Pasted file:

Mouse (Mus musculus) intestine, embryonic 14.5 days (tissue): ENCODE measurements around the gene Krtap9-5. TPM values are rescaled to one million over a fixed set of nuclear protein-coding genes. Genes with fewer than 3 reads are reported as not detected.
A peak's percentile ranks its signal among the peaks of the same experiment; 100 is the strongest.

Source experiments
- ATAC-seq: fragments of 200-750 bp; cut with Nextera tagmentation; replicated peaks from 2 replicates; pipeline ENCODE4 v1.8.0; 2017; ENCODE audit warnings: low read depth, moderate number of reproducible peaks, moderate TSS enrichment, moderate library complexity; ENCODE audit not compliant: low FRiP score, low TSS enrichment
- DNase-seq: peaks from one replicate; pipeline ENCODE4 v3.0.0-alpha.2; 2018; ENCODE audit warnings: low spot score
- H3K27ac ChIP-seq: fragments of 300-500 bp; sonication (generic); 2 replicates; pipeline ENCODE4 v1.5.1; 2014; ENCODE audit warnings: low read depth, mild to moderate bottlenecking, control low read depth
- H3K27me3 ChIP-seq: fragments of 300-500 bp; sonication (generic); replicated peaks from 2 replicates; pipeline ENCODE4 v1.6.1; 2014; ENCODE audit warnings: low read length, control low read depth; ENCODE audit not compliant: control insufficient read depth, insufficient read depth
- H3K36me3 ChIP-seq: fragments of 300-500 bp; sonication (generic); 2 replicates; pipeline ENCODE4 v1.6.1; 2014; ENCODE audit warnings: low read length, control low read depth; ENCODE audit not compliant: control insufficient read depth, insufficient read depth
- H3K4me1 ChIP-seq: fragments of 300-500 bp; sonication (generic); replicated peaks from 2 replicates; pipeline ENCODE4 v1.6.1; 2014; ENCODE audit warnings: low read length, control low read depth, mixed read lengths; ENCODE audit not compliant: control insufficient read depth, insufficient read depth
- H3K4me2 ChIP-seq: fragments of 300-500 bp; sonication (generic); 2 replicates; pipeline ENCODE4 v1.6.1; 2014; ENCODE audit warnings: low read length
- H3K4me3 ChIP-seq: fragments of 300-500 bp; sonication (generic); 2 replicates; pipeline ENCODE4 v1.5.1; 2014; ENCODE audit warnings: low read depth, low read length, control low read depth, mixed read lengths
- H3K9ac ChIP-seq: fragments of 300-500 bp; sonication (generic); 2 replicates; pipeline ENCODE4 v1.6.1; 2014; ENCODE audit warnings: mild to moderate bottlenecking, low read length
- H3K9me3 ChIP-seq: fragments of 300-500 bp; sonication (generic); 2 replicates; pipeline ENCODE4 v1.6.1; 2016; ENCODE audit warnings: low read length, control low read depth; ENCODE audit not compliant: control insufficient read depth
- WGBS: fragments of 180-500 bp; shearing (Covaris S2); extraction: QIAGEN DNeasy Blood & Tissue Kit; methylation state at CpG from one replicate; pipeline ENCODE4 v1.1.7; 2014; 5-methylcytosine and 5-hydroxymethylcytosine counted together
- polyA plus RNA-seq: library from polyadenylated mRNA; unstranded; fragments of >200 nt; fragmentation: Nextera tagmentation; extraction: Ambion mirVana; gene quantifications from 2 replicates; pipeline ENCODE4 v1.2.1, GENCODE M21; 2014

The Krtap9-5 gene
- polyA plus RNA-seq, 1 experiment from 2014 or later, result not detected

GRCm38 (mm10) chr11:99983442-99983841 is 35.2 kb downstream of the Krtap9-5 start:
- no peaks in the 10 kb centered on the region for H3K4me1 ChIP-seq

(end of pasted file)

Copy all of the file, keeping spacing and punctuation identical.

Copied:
Mouse (Mus musculus) intestine, embryonic 14.5 days (tissue): ENCODE measurements around the gene Krtap9-5. TPM values are rescaled to one million over a fixed set of nuclear protein-coding genes. Genes with fewer than 3 reads are reported as not detected.
A peak's percentile ranks its signal among the peaks of the same experiment; 100 is the strongest.

Source experiments
- ATAC-seq: fragments of 200-750 bp; cut with Nextera tagmentation; replicated peaks from 2 replicates; pipeline ENCODE4 v1.8.0; 2017; ENCODE audit warnings: low read depth, moderate number of reproducible peaks, moderate TSS enrichment, moderate library complexity; ENCODE audit not compliant: low FRiP score, low TSS enrichment
- DNase-seq: peaks from one replicate; pipeline ENCODE4 v3.0.0-alpha.2; 2018; ENCODE audit warnings: low spot score
- H3K27ac ChIP-seq: fragments of 300-500 bp; sonication (generic); 2 replicates; pipeline ENCODE4 v1.5.1; 2014; ENCODE audit warnings: low read depth, mild to moderate bottlenecking, control low read depth
- H3K27me3 ChIP-seq: fragments of 300-500 bp; sonication (generic); replicated peaks from 2 replicates; pipeline ENCODE4 v1.6.1; 2014; ENCODE audit warnings: low read length, control low read depth; ENCODE audit not compliant: control insufficient read depth, insufficient read depth
- H3K36me3 ChIP-seq: fragments of 300-500 bp; sonication (generic); 2 replicates; pipeline ENCODE4 v1.6.1; 2014; ENCODE audit warnings: low read length, control low read depth; ENCODE audit not compliant: control insufficient read depth, insufficient read depth
- H3K4me1 ChIP-seq: fragments of 300-500 bp; sonication (generic); replicated peaks from 2 replicates; pipeline ENCODE4 v1.6.1; 2014; ENCODE audit warnings: low read length, control low read depth, mixed read lengths; ENCODE audit not compliant: control insufficient read depth, insufficient read depth
- H3K4me2 ChIP-seq: fragments of 300-500 bp; sonication (generic); 2 replicates; pipeline ENCODE4 v1.6.1; 2014; ENCODE audit warnings: low read length
- H3K4me3 ChIP-seq: fragments of 300-500 bp; sonication (generic); 2 replicates; pipeline ENCODE4 v1.5.1; 2014; ENCODE audit warnings: low read depth, low read length, control low read depth, mixed read lengths
- H3K9ac ChIP-seq: fragments of 300-500 bp; sonication (generic); 2 replicates; pipeline ENCODE4 v1.6.1; 2014; ENCODE audit warnings: mild to moderate bottlenecking, low read length
- H3K9me3 ChIP-seq: fragments of 300-500 bp; sonication (generic); 2 replicates; pipeline ENCODE4 v1.6.1; 2016; ENCODE audit warnings: low read length, control low read depth; ENCODE audit not compliant: control insufficient read depth
- WGBS: fragments of 180-500 bp; shearing (Covaris S2); extraction: QIAGEN DNeasy Blood & Tissue Kit; methylation state at CpG from one replicate; pipeline ENCODE4 v1.1.7; 2014; 5-methylcytosine and 5-hydroxymethylcytosine counted together
- polyA plus RNA-seq: library from polyadenylated mRNA; unstranded; fragments of >200 nt; fragmentation: Nextera tagmentation; extraction: Ambion mirVana; gene quantifications from 2 replicates; pipeline ENCODE4 v1.2.1, GENCODE M21; 2014

The Krtap9-5 gene
- polyA plus RNA-seq, 1 experiment from 2014 or later, result not detected

GRCm38 (mm10) chr11:99983442-99983841 is 35.2 kb downstream of the Krtap9-5 start:
- no peaks in the 10 kb centered on the region for H3K4me1 ChIP-seq